USAAF B-24 Consolidated Liberator 41-23825 Wreckage
- Aircraft wreck
- North and Cape York
Mount Straloch, Hinchinbrook Island 4849
At 8.15am on the morning of 18 December 1942, a USAAF Liberator bomber known as 'Texas Terror' lifted off from Garbutt airbase, Townsville, for Iron Range on Cape York Peninsula. The aircraft disappeared into an overcast sky, but failed to make it. Searches were mounted, but by January 1943 no trace of the bomber had been found and its disappearance was written off as another small unsolved mystery of the war. By late 1943 the Pacific frontline had moved far to the north of Australia and the loss of the 'Texas Terror' had been all but forgotten, when two Aborigines searching gullies on Hinchinbrook Island for alluvial tin, reported finding some burned US currency in the creeks at the southern base of Mount Straloch.
Early in January 1944, over a year after the aircraft’s disappearance, several experienced rock climbers were engaged to search the steep face of the mountain which is covered with dense tropical rainforest rising to sheer cliffs 920 metres in height. Most of the ridges are unscaleable and the only practical route is up the bed of a ravine filled with large round granite boulders displaced by the torrential rains of the wet season. The mystery of the 'Texas Terror's' disappearance was finally solved after the searchers hauled themselves over 750 metres up the southern flank of Mount Straloch and came across the wreckage.
The aircraft had struck the face of the mountain some 150 to 180 metres below the summit where the steep slope of the rainforest ends in vertical granite cliffs. The wreckage remains scattered over a large area with part of the fuselage remaining at the point of impact. An outer wing and motor lie wedged in a crevice above. An inner wing and landing gear lie in the forest below, with two motors at the base of the cliff. Part of a tail fin, still carrying the number 123825 on faded camouflage, lies in a nearby ravine. An aluminium cross was erected near the point of impact in 1960 as a memorial to the eleven US crew and passengers who died.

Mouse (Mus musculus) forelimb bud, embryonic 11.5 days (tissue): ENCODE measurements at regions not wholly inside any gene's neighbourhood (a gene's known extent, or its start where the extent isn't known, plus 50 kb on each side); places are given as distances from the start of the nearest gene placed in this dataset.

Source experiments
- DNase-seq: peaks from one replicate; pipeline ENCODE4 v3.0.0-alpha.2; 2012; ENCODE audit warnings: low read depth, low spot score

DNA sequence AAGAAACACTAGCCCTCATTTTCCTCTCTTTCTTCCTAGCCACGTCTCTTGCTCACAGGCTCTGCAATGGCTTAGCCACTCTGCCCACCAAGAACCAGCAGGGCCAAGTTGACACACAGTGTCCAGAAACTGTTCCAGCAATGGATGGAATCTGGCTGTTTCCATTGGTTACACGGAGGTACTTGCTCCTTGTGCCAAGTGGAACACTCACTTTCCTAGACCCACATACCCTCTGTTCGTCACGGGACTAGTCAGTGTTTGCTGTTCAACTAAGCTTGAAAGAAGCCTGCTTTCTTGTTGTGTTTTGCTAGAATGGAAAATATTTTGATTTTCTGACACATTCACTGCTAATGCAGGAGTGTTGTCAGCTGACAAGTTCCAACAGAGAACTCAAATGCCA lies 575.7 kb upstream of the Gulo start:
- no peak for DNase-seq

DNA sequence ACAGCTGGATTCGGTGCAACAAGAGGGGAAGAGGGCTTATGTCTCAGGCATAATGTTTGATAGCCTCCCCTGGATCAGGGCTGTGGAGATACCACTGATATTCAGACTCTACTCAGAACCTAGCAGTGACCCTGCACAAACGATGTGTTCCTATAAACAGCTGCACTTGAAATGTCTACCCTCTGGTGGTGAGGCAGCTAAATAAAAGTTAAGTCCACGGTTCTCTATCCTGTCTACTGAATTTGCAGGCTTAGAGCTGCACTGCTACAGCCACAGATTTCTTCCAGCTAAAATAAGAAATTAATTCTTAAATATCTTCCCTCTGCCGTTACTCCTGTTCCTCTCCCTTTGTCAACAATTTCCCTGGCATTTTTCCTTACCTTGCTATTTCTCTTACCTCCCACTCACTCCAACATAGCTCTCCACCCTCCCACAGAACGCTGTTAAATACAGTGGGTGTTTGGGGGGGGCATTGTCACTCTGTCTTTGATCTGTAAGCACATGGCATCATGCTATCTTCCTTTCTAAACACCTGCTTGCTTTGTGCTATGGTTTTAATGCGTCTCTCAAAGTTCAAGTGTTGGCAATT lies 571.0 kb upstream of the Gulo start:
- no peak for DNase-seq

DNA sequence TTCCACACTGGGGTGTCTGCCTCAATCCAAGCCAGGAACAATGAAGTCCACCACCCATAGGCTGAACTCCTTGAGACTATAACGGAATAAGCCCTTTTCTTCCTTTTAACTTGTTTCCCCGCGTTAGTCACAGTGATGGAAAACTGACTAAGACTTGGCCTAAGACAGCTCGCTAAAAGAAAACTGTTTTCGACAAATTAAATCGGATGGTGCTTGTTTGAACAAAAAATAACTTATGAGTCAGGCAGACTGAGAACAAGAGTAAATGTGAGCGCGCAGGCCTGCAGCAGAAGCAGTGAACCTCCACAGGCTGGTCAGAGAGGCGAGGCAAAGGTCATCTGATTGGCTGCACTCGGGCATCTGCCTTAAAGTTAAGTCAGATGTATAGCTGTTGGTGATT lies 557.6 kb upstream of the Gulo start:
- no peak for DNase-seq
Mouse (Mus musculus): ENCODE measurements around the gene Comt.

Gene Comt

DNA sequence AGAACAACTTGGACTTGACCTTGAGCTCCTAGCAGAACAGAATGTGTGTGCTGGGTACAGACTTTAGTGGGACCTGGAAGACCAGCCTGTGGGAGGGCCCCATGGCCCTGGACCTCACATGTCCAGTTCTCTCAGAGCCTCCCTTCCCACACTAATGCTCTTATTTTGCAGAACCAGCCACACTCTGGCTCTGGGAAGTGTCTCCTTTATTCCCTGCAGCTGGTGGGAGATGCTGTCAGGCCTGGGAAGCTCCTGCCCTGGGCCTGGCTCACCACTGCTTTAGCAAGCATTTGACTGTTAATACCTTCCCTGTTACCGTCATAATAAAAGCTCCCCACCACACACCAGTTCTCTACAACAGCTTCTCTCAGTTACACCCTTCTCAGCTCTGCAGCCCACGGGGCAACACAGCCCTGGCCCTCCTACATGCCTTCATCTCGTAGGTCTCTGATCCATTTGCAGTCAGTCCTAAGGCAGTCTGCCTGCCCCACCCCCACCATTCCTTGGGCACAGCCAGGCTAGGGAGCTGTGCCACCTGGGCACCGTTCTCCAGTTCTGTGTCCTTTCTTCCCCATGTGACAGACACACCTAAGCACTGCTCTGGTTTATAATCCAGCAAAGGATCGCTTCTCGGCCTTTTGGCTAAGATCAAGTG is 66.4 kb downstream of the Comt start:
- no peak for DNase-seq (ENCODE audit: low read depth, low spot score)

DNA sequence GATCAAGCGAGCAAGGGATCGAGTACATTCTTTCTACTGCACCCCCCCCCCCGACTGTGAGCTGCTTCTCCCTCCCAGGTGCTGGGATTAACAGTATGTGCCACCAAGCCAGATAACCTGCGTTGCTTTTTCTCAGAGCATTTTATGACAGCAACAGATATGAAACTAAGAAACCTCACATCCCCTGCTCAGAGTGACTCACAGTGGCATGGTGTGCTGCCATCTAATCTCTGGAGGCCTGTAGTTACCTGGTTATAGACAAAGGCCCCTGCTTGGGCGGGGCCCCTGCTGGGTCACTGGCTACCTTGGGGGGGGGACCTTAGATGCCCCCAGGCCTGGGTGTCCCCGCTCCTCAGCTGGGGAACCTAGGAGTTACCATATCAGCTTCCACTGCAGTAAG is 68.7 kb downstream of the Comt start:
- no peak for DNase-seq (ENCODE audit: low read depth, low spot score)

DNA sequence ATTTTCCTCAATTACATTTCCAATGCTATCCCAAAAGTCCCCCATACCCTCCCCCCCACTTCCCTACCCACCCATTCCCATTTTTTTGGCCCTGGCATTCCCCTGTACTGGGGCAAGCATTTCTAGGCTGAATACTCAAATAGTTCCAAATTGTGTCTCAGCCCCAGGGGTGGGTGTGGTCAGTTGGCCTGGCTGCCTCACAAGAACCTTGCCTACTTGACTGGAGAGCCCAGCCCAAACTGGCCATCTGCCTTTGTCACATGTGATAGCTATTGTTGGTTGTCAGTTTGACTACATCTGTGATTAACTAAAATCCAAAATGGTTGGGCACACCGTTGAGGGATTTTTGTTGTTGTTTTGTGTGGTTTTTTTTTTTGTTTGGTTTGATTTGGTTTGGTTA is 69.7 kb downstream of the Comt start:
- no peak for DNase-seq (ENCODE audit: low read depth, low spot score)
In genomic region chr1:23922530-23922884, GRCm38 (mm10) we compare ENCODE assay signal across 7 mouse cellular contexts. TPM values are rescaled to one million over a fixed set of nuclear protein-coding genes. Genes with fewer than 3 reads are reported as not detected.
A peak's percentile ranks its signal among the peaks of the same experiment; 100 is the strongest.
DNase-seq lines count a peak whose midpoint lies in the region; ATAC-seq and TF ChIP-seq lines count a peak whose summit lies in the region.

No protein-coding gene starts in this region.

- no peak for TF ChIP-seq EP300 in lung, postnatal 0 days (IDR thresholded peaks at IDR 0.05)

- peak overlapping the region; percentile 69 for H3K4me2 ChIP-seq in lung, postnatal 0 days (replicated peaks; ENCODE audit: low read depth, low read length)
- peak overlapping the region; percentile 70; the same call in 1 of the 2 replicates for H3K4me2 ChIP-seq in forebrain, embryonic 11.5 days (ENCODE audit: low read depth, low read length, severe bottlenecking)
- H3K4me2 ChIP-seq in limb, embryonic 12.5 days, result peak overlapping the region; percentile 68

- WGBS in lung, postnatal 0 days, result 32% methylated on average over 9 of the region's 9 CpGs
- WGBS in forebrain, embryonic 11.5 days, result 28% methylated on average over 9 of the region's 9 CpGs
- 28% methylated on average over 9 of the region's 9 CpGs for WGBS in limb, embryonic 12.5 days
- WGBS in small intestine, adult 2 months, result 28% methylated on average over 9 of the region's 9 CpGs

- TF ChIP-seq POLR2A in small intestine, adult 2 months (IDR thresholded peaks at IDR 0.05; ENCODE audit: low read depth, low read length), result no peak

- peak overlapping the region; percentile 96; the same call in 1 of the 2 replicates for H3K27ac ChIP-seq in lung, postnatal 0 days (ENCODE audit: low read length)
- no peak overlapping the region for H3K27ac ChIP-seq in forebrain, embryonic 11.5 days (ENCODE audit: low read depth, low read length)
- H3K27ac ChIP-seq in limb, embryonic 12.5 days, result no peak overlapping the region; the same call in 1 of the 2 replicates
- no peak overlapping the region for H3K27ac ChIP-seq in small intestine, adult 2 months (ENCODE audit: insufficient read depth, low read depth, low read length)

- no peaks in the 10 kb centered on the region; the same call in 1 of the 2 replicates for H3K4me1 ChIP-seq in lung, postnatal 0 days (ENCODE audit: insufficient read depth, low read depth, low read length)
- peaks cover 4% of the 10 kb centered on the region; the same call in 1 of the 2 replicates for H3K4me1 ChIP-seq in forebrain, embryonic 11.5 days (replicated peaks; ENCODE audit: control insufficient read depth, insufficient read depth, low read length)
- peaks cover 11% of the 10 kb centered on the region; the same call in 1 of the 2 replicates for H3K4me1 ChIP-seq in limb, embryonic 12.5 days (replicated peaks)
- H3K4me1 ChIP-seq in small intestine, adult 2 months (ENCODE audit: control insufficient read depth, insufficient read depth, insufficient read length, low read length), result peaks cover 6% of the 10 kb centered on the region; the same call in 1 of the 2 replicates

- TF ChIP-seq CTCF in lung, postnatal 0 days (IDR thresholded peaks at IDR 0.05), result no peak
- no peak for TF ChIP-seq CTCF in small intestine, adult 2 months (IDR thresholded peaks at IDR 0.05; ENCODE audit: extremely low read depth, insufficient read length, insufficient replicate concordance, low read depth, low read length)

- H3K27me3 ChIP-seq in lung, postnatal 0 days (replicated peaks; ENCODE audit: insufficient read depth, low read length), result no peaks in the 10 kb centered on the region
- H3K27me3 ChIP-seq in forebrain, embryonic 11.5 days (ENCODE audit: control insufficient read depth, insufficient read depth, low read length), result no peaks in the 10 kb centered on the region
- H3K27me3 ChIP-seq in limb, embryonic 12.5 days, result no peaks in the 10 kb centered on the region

The 'Texas Terror', serial number 41-23825, was a newly arrived Liberator bomber that had been ferried across the Pacific in early November 1942. Built by the Consolidated Aircraft Corporation at their San Diego plant at a cost to the taxpayer of US$287,276, it was the first of a run of twenty-five B-24 D-7’s for the USAAF.
The aircraft piloted by Lieutenant James Gumaer, left Amberley airfield, Brisbane, for Iron Range Advanced Operational Base on Cape York Peninsula, carrying a reduced crew of five. On route to Iron Range the aircraft landed at Garbutt air base, Townsville, to pick up a group of five US military passengers and a US civilian representative of Pratt and Whitney whose motors powered the B-24. The most senior of the military passengers was Colonel Carroll Riggs commanding officer of the US 197th Coastal Artillery who was paying his first visit to the anti-aircraft detachments at Iron Range. Accompanying him was Lieutenant Raymond Dakin, also of the 197th, carrying a payroll for the gunners who had not been paid since their detachment from Townsville to Iron Range in August.
On leaving Townsville the aircraft flew into severe turbulence. Over Hinchinbrook Island, in poor visibility, the pilot crashed into Mount Straloch and all crew and passengers were killed. Several early clues as to the fate of the 'Texas Terror' came from local civilian sources. At about 9.00am while Ingham was being lashed by a heavy storm, residents heard an aircraft circling overhead. At about the same time inhabitants near the small coastal settlements of Lucinda and Halifax reported having seen a flash high on the face of Mount Straloch. For several nights thereafter, workers at a nearby sugar mill claimed that in certain light conditions they could see reflections from metal on the mountain. The authorities discounted these sightings, considering that the aircraft would have been much further north by 9.00am on the day it went missing. Air searches for the missing aircraft were abandoned. A final determination on the loss of the 'Texas Terror' would later find from a watch found at the site that the time of the crash was 0905 hours. The flight had lasted just 50 minutes after departure from Garbutt.
Over a year later, after the tip-off by Aborigines and discovery of the wreckage by climbers on 7 January 1944, the remains of the crew and passengers were recovered and interred at the US Armed Forces Cemetery at Ipswich, close to Amberley where the flight originated. After the war the remains were interred as a group at Fort McPherson National Cemetery, Maxwell, Nebraska, USA.
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Michael Musumeci. Iron Range Airbase: Carved in the Cape York jungle 1942–1945. Michael Musumeci, Mareeba, 2008.
Howard Pearce. WWII: NQ: A cultural heritage overview of significant places in the defence of north Queensland during World War II. Environmental Protection Agency, Brisbane, 2009.